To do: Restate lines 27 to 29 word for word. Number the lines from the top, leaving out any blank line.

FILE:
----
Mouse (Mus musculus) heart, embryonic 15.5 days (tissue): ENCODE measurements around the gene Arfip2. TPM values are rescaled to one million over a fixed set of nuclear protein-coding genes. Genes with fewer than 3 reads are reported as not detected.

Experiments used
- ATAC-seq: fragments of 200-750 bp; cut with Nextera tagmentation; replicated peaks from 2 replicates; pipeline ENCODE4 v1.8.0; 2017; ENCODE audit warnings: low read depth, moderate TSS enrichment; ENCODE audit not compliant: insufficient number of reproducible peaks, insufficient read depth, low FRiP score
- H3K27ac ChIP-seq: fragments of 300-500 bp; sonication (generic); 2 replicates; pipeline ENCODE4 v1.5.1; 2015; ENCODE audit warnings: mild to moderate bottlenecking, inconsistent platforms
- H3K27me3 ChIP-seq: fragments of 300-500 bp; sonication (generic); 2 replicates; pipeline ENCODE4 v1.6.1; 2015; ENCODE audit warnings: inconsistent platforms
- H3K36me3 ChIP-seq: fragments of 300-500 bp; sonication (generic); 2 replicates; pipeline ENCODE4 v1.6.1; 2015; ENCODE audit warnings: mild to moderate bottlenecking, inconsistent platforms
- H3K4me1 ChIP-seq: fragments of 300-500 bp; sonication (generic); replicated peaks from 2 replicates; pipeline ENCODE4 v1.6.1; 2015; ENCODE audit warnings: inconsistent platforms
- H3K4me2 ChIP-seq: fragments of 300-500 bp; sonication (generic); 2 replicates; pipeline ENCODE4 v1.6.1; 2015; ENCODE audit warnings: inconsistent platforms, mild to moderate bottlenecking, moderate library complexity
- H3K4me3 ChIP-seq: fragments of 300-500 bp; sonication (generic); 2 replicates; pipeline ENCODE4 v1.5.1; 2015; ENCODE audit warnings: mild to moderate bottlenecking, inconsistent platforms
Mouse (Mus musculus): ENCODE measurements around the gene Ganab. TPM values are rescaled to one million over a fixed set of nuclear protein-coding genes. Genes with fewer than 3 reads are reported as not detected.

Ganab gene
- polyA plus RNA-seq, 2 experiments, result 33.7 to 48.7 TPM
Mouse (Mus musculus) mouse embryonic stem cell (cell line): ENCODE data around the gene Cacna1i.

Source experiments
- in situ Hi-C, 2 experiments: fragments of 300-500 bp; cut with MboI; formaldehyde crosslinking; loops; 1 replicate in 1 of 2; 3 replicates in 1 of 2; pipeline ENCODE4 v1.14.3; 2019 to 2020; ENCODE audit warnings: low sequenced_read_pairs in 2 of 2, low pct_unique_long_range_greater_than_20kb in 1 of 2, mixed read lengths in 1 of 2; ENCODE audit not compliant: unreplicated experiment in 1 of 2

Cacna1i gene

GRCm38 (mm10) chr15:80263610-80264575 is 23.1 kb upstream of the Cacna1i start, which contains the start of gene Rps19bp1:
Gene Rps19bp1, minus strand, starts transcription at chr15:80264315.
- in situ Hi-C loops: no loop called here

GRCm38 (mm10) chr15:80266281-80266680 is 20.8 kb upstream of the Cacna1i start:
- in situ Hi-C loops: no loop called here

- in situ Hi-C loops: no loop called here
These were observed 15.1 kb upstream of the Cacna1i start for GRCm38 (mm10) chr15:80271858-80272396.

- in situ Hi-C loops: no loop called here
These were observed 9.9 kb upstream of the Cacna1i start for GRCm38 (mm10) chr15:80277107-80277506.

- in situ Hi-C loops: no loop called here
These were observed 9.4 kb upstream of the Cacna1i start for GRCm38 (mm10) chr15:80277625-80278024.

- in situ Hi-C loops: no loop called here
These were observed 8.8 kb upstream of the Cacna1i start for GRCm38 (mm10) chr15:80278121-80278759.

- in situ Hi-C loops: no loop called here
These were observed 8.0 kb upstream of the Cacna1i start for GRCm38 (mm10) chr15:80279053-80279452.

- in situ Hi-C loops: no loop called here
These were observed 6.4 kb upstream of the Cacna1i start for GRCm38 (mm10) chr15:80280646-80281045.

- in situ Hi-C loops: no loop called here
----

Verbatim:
These were observed 9.4 kb upstream of the Cacna1i start for GRCm38 (mm10) chr15:80277625-80278024.

- in situ Hi-C loops: no loop called here
These were observed 8.8 kb upstream of the Cacna1i start for GRCm38 (mm10) chr15:80278121-80278759.